Sometimes, things just genuinely go wrong. No one made a mistake, and no one is at fault. But, the law says that when things go wrong, someone is at fault most of the time. This is especially true if that someone was a medical professional who owed you a duty to meet a professional standard of care.
What Is a Medical Error?
According to the National Center for Biotechnology Information (NCBI), a medical error is the failure of a planned action to be completed as planned or the use of the wrong plan to achieve a given aim. These constitute, respectively, errors of execution and errors of planning. Noting that this excludes errors of omission, NCBI proposes an alternative definition with a medical error comprising, essentially, an act of omission or commission in planning or execution that can or does contribute to an unintended medical result.
What Is Medical Malpractice?
Medical malpractice (Med Mal) is a legal concept. It is, ultimately, a tort (that is, a civil wrong) for which a victim will seek to recover compensation in legal action. Med Mal is a tort of negligence that requires that the victim prove that:
- There is an applicable standard of care
- That the medical professional owed the victim a duty to observe that standard of care
- That the medical professional failed in that duty, and that failure resulted in injury to the victim.
At its simplest, then, a medical negligence action requires proof of a failure to meet a professional standard of care that caused an injury to the victim.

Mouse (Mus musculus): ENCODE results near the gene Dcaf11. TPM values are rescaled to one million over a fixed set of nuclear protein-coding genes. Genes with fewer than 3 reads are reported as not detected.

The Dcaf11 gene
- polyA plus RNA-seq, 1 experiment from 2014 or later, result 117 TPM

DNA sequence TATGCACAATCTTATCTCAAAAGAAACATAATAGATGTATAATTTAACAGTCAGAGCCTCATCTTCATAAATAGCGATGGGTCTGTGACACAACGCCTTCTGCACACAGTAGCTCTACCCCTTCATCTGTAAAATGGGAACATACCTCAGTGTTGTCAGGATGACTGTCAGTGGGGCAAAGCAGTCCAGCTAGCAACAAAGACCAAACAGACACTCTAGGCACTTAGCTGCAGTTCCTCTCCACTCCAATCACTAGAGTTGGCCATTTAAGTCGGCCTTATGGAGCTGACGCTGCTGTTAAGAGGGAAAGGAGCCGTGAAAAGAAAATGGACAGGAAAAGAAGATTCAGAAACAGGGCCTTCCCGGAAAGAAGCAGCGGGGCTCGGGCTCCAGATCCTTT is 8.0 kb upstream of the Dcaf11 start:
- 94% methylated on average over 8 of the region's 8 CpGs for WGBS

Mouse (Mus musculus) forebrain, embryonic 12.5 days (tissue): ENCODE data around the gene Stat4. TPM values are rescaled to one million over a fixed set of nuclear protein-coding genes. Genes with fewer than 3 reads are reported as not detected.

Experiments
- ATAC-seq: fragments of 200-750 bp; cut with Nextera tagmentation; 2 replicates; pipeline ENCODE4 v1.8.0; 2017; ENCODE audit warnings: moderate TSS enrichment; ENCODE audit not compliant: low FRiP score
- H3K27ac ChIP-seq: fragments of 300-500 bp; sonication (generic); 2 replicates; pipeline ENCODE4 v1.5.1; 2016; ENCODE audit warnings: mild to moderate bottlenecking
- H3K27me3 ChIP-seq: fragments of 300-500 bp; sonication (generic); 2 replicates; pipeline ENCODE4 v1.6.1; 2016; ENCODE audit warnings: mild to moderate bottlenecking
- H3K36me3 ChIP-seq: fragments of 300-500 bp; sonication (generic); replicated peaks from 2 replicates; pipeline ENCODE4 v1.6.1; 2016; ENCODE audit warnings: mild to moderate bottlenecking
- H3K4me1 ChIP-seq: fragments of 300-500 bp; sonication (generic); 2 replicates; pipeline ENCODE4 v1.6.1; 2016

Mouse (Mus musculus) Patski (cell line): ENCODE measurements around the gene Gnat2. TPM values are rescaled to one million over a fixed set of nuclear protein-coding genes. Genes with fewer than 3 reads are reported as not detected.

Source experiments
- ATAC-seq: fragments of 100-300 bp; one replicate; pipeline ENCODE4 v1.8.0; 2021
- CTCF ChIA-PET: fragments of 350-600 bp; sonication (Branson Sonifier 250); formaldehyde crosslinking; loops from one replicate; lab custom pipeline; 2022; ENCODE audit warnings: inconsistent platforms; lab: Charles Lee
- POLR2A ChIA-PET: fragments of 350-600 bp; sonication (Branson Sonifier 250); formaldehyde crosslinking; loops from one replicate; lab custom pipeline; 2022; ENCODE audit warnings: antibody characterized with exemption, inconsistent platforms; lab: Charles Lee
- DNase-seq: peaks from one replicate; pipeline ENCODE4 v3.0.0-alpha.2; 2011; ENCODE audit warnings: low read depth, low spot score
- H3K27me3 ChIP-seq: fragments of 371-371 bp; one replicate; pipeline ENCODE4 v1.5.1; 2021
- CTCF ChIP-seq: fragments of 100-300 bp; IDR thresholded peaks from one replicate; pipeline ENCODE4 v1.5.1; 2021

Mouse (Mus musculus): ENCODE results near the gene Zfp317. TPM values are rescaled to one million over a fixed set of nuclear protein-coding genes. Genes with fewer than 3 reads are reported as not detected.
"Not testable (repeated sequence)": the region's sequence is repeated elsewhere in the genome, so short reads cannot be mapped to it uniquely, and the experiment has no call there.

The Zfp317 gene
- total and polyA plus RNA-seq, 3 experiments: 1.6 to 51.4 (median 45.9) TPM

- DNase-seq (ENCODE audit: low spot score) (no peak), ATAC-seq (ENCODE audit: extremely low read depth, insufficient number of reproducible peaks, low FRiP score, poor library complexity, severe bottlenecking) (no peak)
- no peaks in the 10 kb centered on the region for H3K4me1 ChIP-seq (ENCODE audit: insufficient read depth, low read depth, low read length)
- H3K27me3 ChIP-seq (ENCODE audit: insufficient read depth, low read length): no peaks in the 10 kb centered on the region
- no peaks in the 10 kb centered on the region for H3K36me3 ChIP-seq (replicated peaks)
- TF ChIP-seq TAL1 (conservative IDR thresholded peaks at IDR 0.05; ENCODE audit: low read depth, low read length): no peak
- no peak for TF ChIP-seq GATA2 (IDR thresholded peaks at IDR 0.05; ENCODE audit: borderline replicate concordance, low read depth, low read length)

The law in Georgia says that any person who claims to be a medical professional can be sued for medical malpractice if they do not use a reasonable degree of care and skill, and someone is injured. The Georgia Supreme Court has said the victim must prove that there was:
- A duty present in the doctor-patient relationship
A breach of that duty by a failure to meet the required standard of care and skill
A causal relationship between the breach and the injury
In either case, an injury caused by a breach of the professional standard of care moves the bar from error to malpractice.
How Do We Get from One to the Other?
A medical malpractice case requires something more than just a mistake, no matter how the mistake is defined. The professional error must be such as to violate the applicable medical standard of care, and that violation must cause an actual, compensable injury. If there is an injury, but no causation or failure to meet the standard of care, then there is no malpractice. If there is an error, but no harm, once again, there is no malpractice. In most cases, showing that a medical professional violated the standard of care requires expert testimony.
Contact a Georgia Med Mal Attorney Today
So, in order to turn a medical mistake into medical malpractice, you have to jump through a lot of hoops. The best way to do that is to work with an experienced and knowledgeable Med Mal attorney who can help you judge your case and determine the best way to get the best result for you.